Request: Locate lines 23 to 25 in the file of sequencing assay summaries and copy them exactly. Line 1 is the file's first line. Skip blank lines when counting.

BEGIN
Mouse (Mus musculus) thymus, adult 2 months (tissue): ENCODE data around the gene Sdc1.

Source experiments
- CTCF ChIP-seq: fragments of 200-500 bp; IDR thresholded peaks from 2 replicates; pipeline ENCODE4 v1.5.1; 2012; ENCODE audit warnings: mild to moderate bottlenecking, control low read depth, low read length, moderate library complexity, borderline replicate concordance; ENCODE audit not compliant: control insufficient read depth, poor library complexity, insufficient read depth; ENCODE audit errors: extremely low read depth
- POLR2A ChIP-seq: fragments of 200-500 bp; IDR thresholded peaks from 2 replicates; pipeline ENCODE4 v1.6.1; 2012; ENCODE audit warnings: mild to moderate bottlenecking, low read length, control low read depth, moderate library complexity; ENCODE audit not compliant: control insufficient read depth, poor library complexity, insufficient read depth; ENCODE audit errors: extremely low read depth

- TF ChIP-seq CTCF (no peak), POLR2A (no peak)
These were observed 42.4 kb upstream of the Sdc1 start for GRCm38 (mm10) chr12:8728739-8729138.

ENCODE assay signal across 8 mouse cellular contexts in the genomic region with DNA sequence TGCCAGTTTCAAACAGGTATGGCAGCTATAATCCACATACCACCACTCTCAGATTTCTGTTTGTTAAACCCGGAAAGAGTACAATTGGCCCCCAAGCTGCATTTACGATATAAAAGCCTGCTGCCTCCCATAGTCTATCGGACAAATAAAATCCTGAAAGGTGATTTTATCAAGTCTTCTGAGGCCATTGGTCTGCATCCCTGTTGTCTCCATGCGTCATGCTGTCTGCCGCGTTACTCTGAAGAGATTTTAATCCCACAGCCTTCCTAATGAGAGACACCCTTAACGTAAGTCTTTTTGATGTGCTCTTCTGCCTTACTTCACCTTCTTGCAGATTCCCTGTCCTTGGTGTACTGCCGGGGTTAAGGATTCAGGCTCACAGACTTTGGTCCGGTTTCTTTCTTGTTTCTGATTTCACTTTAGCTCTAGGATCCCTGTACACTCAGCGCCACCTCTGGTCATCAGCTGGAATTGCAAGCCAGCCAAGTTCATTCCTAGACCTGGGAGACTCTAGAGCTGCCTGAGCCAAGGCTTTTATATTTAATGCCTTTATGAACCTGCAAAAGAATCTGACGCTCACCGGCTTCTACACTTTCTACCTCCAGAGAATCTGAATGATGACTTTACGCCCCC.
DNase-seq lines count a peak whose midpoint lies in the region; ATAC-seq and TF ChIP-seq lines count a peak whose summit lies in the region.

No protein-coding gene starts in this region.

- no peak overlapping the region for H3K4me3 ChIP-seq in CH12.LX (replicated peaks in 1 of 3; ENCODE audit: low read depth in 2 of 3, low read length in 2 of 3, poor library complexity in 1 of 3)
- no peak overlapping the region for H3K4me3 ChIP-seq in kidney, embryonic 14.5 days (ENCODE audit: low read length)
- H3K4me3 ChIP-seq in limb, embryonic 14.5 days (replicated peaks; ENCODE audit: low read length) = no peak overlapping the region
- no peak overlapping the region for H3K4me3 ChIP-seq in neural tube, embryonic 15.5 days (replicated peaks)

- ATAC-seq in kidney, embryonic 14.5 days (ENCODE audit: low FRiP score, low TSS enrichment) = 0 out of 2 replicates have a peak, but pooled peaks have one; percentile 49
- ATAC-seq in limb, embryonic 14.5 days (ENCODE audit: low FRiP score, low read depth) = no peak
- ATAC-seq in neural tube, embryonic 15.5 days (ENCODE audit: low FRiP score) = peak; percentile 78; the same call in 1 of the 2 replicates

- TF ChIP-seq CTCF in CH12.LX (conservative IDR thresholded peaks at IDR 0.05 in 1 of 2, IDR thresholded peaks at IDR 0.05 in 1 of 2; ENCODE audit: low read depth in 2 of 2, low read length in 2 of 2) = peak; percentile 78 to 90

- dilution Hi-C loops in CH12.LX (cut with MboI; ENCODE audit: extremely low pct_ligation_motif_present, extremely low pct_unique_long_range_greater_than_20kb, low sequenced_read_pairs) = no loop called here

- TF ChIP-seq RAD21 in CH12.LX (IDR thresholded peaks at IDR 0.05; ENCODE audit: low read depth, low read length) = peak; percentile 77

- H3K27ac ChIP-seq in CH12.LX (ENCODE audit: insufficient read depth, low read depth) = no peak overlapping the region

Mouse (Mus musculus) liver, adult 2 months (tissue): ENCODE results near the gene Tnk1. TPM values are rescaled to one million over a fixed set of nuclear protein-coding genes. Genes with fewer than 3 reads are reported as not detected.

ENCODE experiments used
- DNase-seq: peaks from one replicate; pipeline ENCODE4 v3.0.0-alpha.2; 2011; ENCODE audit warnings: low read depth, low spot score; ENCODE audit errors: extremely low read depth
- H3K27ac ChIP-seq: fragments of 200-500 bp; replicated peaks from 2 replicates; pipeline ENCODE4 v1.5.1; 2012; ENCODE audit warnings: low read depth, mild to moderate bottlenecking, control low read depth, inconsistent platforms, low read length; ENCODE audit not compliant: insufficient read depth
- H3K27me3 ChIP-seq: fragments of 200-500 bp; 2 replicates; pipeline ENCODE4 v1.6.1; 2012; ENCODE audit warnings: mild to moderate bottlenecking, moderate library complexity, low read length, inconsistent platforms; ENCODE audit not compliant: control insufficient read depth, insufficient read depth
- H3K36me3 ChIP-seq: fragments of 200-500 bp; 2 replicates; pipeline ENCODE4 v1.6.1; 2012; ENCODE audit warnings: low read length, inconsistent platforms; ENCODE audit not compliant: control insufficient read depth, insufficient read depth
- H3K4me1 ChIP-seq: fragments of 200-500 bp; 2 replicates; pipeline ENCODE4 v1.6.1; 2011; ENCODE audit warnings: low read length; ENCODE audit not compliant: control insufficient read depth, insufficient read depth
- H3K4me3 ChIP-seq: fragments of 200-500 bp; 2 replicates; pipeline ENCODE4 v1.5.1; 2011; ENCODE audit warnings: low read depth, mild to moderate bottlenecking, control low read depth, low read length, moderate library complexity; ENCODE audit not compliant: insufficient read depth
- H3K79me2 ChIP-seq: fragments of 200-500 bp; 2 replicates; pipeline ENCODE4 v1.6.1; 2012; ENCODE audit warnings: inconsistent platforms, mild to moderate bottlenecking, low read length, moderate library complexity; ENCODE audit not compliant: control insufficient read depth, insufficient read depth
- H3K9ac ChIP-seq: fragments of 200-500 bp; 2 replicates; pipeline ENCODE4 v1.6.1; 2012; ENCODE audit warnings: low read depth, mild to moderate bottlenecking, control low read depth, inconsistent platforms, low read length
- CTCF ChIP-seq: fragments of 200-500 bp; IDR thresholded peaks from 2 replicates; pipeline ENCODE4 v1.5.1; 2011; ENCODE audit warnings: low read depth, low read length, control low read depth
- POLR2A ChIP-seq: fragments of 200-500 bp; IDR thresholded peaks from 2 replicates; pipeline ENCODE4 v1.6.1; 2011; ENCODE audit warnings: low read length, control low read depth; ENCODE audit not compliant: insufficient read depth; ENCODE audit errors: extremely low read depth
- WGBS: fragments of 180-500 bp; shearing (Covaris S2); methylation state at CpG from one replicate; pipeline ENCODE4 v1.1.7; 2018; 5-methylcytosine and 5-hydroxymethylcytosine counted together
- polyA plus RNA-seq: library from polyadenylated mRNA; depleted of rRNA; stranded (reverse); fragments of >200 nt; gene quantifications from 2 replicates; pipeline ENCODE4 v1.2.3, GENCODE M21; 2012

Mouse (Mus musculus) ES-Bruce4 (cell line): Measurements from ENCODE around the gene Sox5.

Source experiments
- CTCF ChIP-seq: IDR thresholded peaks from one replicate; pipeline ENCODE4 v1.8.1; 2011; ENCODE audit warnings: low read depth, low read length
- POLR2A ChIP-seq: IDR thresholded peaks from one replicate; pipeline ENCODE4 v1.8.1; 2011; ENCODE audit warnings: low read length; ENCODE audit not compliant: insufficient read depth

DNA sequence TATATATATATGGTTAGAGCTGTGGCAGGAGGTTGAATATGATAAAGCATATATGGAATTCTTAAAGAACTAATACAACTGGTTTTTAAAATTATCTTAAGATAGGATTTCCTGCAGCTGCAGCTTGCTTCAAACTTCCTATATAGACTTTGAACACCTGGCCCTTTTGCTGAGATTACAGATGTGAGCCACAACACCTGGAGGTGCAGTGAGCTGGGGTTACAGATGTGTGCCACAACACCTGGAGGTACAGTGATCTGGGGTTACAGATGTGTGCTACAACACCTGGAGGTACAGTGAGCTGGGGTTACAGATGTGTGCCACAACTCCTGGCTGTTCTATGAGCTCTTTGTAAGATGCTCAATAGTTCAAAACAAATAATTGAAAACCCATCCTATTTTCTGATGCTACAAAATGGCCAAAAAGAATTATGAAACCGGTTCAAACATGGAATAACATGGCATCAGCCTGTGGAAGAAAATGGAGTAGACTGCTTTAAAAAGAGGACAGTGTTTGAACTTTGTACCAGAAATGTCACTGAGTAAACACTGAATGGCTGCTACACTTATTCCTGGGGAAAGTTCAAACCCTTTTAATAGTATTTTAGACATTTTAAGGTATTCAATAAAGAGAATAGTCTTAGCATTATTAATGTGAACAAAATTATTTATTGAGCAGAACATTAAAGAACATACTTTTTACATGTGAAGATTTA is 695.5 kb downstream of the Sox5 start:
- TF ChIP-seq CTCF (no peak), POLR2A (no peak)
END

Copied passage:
- DNase-seq: peaks from one replicate; pipeline ENCODE4 v3.0.0-alpha.2; 2011; ENCODE audit warnings: low read depth, low spot score; ENCODE audit errors: extremely low read depth
- H3K27ac ChIP-seq: fragments of 200-500 bp; replicated peaks from 2 replicates; pipeline ENCODE4 v1.5.1; 2012; ENCODE audit warnings: low read depth, mild to moderate bottlenecking, control low read depth, inconsistent platforms, low read length; ENCODE audit not compliant: insufficient read depth
- H3K27me3 ChIP-seq: fragments of 200-500 bp; 2 replicates; pipeline ENCODE4 v1.6.1; 2012; ENCODE audit warnings: mild to moderate bottlenecking, moderate library complexity, low read length, inconsistent platforms; ENCODE audit not compliant: control insufficient read depth, insufficient read depth